Toggle Navigation

Historical Agricultural News


About this site

Welcome to Historical Agricultural News, a search tool site for exploring the Library of Congress Chronicling America database for information on the farming organizations, technologies, and practices of America’s past. Agricultural history is often presented in terms of economics; once we get beyond subsistence, agriculture is, after all, a business. But farming is also a window into communities, social and technological change, and concepts like progress, development, and modernity. These agricultural connections are of significance to those interested in various topics including immigration and assimilation, language use and communication, education and affiliations, and demographic transitions.

The long human history of agriculture—approximately 10,000 years—offers a mostly static arc of development. It is within the 19th and 20th centuries that we see big changes emerging, as new practices, mechanization, and chemical science begin to shape farming into the industry we recognize today. The time period encompassed by the Chronicling America newspaper collection is perhaps the most crucial in terms of paradigm shifts, for it is within these 86 years (1836 to 1922) that many breaks with past practices occurred, and new inventions, science, and technology first appeared.

The idea behind the development of Historical Agricultural News is that newspapers were key participants in the spread of agricultural ideas, technologies, and practices, and that a topic‐specific search tool could help illustrate the role newspapers (the social media of the day) played. Historical Agricultural News can assist anyone curious about this era’s agricultural organizations and institutions—the bodies that originated and disseminated most new developments. Combining keywords that identify these groups with keywords highlighting specific agricultural products can illuminate the organizations’ purposes, evolution, and influence. For example, how did the farm bureau help farmers become profitable businessmen? Or, how did the youth program, the 4‐H (known at that time as Boys and Girls Clubs), assist the land‐grant colleges in training new farmers?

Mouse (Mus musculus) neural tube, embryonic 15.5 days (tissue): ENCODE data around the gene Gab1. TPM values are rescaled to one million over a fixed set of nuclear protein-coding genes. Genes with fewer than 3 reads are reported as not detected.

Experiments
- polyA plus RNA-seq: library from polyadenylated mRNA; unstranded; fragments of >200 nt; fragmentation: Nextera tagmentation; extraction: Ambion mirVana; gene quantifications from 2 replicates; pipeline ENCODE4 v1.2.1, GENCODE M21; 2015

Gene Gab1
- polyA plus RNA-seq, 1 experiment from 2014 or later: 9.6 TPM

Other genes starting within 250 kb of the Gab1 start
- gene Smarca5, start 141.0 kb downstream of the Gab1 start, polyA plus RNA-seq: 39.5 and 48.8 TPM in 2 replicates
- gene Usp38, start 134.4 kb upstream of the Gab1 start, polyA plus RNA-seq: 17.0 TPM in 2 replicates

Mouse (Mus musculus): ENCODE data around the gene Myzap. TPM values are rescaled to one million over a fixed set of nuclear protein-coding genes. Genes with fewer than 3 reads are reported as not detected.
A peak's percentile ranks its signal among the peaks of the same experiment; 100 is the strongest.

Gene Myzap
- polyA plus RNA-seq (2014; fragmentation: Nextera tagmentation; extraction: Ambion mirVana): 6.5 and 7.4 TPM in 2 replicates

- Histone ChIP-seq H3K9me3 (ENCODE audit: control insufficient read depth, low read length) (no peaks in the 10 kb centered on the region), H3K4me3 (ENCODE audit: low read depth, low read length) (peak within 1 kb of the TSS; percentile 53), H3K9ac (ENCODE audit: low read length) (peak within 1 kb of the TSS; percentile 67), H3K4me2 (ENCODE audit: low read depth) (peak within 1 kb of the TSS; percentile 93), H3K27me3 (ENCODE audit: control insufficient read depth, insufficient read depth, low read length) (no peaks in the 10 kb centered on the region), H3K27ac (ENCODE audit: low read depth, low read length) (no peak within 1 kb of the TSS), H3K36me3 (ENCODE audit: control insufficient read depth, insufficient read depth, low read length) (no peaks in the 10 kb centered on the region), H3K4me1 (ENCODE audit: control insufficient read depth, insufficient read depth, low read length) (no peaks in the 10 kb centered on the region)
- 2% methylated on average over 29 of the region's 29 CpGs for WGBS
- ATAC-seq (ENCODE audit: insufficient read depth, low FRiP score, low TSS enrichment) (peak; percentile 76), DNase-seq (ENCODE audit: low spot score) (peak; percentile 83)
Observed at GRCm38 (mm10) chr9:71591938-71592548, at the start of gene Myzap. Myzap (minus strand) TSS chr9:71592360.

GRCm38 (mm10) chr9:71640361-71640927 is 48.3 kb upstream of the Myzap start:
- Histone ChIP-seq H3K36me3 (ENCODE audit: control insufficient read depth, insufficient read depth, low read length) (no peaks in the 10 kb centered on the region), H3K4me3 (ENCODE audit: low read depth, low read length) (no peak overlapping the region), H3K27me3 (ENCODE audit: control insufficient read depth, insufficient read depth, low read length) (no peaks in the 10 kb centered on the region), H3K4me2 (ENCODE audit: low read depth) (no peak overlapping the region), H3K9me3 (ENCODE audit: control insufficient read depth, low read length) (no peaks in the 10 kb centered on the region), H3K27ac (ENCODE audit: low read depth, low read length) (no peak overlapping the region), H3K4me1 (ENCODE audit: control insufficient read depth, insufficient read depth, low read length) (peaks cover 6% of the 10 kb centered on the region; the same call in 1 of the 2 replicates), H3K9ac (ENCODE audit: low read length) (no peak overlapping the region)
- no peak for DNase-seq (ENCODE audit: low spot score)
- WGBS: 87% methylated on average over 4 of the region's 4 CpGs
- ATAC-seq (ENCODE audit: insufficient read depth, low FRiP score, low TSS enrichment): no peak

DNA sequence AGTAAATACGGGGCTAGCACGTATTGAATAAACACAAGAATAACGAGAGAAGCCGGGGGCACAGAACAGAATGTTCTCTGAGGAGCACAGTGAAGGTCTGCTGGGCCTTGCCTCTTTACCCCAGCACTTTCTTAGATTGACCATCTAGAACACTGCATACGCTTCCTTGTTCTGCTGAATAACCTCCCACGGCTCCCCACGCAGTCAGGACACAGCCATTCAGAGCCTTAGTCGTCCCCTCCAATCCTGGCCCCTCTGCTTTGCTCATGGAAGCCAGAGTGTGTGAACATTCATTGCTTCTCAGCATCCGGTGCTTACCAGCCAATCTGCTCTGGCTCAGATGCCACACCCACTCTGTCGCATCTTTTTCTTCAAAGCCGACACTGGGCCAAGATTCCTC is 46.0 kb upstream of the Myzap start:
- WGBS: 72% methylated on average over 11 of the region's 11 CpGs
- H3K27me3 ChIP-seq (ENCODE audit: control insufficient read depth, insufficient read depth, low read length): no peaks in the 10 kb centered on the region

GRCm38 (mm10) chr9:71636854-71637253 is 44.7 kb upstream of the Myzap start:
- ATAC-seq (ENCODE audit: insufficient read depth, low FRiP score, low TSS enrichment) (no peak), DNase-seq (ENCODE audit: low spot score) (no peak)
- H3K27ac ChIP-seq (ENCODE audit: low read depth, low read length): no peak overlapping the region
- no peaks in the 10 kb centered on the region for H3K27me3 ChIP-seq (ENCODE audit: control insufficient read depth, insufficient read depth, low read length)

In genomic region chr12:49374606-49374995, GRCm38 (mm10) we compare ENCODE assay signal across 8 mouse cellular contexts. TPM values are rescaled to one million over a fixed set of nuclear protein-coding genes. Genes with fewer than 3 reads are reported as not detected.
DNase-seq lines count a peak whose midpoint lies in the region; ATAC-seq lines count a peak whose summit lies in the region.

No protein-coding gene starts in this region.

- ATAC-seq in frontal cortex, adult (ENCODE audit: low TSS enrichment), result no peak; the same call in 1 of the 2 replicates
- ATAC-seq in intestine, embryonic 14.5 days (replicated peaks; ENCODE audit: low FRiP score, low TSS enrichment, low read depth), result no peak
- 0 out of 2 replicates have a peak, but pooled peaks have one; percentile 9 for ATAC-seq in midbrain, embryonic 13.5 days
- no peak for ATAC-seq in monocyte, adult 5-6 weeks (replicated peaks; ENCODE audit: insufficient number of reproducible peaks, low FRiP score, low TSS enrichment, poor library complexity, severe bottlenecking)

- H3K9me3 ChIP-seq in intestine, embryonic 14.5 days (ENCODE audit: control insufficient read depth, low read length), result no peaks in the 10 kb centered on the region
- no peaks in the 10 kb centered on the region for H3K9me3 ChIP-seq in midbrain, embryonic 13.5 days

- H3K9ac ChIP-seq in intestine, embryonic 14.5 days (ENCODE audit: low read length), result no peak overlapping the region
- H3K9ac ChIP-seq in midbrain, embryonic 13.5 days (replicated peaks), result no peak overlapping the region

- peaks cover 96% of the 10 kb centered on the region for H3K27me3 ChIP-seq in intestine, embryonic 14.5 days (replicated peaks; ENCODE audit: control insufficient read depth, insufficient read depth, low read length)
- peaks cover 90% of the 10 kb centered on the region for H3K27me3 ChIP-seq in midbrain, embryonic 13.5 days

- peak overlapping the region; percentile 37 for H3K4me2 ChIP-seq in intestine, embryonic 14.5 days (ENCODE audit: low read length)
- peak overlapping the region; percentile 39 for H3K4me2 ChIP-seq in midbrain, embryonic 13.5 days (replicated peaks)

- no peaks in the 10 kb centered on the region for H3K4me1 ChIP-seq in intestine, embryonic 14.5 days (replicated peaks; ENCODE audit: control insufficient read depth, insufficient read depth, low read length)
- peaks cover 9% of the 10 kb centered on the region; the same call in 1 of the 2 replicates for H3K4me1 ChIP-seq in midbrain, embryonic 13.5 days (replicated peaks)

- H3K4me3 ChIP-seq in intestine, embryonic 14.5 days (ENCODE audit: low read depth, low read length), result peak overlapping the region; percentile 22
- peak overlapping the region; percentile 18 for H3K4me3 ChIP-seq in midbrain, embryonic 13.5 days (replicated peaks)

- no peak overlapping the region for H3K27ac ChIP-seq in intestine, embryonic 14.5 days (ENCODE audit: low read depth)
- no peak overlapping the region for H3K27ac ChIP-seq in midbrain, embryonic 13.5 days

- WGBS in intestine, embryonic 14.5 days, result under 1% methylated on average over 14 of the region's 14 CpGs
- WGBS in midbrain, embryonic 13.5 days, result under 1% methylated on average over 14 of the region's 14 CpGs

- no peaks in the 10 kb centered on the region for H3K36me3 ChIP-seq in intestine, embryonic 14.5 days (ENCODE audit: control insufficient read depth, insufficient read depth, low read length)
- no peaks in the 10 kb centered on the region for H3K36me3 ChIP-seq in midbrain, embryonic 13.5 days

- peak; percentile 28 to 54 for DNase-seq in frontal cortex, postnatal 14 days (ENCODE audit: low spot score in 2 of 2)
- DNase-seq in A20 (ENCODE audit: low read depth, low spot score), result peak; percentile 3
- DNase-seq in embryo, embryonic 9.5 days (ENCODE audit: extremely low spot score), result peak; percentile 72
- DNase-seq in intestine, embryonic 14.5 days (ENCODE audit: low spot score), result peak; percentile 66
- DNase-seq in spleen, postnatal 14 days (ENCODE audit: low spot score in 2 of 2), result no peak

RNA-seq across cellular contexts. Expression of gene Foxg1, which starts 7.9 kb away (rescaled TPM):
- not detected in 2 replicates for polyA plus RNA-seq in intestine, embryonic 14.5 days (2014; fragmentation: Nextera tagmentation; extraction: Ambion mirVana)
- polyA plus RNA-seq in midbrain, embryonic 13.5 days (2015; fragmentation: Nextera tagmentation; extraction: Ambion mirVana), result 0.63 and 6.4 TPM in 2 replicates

More About Historical Agricultural News

Search for News


Search for News

The Search tool on Historical Agricultural News allows site users to tailor a search query to specific areas of agriculture—select one or all from the organizations, crops, livestock, time frame, newspapers, and states you wish to explore. We have provided some suggested search areas, but you also have the option to enter your own search terms. So, enter the Search and start to explore our agricultural past!

The Coconino Sun, Image 9, 25 Mar. 1921.
LOC Chronicling America.

The Hartford Republican, Image 6, 1 April 1921.
LOC Chronicling America.

The Cook County Herald, Image 1, 21 Dec. 1901.
LOC Chronicling America.

Ag News & the Humanities


Ag News & the Humanities

How can Historical Agricultural News contribute to humanities research? Recognizing the communications involving agriculture as windows into social and scientific developments of earlier eras might be fertile areas for historians to plumb, but we believe there are further areas to explore, including the field of digital humanities. An archive such as the Library of Congress Chronicling America is, by its nature, a digital humanities project. Historical Agricultural News builds on the initial database project by culling a specific story out of the extensive field of narratives available in Chronicling America.

In her 2007 response to Ed Folsom’s argument that database and narrative are mutually exclusive forms of communication, N. Katherine Hayles asserts that database and narrative exist in a codependent state. Each needs the other; database without narrative is meaningless, and narrative “needs database . . . to enhance its cultural authority and test the generality of its insights” (1603). This premise, applied to the Chronicling America newspaper collection database, suggests that a unifying narrative will provide users with structure within which to create meaning; without this unification, the database is just a vast collection of diverse information. Hayles’ view of database and narrative as “natural symbionts” (1603) offers a framework for developing a user interface that shapes a portion of the big data array into one possible narrative.

More on Agricultural News and the Humanities.

To find much more argumentative and the most important required information about how to write persuasive essay online about agriculture and people around the world